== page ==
Completion of the 800 MHz band reconfiguration was initially required by June 26, 2008; however, the FCC has issued a significant number of waivers to 800 MHz licensees giving them additional time to complete their band reconfigurations, which may delay access to some of our 800 MHz replacement spectrum. Based on progress to date, a significant number of additional extension requests have been filed and more are expected. Under an October 2008 FCC Order, we may be required, on March 31, 2010, to relinquish some of our 800 MHz spectrum on a region-by-region basis prior to receiving 800 MHz replacement spectrum. On January 27, 2010, we asked the FCC to waive the requirement in certain regions where most public safety agencies have not yet vacated our replacement channels. This request is pending before the FCC. The Report and Order also contained an exception with respect to markets that border Mexico and Canada. The exception with respect to markets that border Canada was clarified on May 9, 2008 when the FCC issued the Canadian border plans to include a 30-month deadline for completion.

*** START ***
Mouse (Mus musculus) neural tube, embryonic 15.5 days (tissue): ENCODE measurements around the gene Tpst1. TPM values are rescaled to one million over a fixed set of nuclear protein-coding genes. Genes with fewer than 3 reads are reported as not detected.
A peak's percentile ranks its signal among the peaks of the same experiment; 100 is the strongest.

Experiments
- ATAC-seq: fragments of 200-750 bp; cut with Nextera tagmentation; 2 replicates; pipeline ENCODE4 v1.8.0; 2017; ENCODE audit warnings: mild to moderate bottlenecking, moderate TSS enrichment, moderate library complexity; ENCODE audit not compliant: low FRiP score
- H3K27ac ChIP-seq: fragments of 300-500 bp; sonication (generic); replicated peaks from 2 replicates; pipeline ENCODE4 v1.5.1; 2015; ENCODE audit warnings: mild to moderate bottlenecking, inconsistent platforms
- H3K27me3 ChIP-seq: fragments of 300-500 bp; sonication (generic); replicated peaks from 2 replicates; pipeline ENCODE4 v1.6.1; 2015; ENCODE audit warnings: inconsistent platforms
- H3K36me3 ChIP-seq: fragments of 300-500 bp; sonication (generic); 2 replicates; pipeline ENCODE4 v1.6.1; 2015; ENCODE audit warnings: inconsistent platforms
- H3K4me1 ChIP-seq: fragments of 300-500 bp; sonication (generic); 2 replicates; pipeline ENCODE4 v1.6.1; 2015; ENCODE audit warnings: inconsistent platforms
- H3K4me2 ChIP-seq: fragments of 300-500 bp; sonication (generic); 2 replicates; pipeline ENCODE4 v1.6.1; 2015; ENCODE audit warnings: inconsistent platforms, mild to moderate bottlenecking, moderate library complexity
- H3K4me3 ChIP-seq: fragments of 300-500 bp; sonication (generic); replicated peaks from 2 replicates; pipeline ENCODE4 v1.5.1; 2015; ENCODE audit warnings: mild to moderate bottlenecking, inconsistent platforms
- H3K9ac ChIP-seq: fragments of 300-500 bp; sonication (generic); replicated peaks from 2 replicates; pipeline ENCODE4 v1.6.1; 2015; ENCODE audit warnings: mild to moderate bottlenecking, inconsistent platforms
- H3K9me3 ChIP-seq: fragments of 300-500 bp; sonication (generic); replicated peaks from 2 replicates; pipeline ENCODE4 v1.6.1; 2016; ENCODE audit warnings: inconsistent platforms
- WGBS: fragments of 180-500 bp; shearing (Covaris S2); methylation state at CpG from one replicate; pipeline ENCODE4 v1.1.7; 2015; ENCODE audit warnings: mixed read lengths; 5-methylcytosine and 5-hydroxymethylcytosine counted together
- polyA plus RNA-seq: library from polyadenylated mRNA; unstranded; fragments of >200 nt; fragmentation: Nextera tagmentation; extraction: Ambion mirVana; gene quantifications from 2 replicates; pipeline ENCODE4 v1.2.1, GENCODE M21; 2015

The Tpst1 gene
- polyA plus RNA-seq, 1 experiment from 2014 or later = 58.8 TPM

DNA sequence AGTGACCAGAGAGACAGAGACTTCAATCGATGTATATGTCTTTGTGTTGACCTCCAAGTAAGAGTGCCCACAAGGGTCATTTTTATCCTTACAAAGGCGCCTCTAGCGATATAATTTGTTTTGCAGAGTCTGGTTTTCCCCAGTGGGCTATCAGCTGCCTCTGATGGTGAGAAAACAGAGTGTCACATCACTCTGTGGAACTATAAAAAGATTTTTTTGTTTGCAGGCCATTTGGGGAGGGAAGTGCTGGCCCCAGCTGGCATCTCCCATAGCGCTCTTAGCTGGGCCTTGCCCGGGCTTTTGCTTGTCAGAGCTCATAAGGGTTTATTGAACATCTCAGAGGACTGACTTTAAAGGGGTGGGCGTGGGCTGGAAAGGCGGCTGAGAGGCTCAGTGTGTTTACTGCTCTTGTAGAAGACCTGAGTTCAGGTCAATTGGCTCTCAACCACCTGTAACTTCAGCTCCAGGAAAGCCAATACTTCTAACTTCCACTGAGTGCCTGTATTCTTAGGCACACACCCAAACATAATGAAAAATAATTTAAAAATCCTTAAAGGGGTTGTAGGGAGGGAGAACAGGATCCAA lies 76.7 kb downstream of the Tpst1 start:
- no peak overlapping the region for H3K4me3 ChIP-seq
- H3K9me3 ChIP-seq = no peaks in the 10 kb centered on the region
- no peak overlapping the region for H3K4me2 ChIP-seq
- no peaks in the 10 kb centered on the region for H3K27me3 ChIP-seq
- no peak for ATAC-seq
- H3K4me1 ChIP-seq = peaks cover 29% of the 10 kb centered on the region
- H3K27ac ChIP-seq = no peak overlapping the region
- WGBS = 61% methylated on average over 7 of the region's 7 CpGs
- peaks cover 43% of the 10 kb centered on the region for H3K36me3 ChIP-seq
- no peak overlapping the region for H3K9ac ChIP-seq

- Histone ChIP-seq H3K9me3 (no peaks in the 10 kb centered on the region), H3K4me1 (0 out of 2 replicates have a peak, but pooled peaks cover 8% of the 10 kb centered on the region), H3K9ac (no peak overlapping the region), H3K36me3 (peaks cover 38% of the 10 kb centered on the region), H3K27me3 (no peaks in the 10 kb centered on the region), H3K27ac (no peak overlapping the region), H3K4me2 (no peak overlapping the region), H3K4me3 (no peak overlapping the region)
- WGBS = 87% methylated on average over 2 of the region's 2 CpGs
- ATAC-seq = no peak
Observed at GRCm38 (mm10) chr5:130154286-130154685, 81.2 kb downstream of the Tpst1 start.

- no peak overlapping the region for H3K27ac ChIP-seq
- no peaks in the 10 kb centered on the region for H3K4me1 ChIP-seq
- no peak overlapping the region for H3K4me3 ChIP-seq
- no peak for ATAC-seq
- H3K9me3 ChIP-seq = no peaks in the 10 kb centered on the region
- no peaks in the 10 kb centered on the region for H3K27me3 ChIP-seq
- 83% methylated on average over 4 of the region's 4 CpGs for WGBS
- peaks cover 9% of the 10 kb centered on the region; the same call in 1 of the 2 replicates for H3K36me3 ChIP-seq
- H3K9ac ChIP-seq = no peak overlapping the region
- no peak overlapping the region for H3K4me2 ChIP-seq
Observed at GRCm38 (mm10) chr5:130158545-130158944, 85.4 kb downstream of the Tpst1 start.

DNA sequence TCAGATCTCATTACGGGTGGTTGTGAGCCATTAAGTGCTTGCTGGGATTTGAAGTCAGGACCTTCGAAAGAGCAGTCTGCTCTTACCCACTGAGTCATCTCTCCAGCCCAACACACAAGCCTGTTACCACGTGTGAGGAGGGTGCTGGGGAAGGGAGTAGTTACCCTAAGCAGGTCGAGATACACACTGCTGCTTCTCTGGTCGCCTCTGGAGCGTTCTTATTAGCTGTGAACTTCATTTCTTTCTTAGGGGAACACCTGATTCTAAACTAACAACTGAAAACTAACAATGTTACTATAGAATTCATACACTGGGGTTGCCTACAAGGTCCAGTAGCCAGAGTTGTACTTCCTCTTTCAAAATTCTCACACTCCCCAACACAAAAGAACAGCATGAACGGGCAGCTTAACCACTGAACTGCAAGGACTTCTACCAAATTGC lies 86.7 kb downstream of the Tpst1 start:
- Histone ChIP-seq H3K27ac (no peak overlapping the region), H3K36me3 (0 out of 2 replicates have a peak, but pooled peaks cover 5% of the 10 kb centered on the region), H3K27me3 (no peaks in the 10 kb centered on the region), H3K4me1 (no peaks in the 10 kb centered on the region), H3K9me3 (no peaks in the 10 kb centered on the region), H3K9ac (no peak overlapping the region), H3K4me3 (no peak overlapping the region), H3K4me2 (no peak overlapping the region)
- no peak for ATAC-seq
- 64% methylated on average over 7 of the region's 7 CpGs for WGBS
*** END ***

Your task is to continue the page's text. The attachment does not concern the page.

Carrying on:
This excerpt taken from the S 10-Q filed May 8, 2009.

Spectrum Reconfiguration Obligations

In 2004, the FCC adopted a Report and Order that included new rules regarding interference in the 800 MHz band and a comprehensive plan to reconfigure the 800 MHz band. The Report and Order provides for the exchange of a portion of our 800 MHz FCC spectrum licenses, and requires us to fund the cost incurred by public safety systems and other incumbent licensees to reconfigure the 800 MHz spectrum band. In addition, we received licenses for 10 MHz of nationwide spectrum in the 1.9 GHz band; however, we are required to relocate and reimburse the incumbent licensees in this band for their costs of relocation to another band designated by the FCC.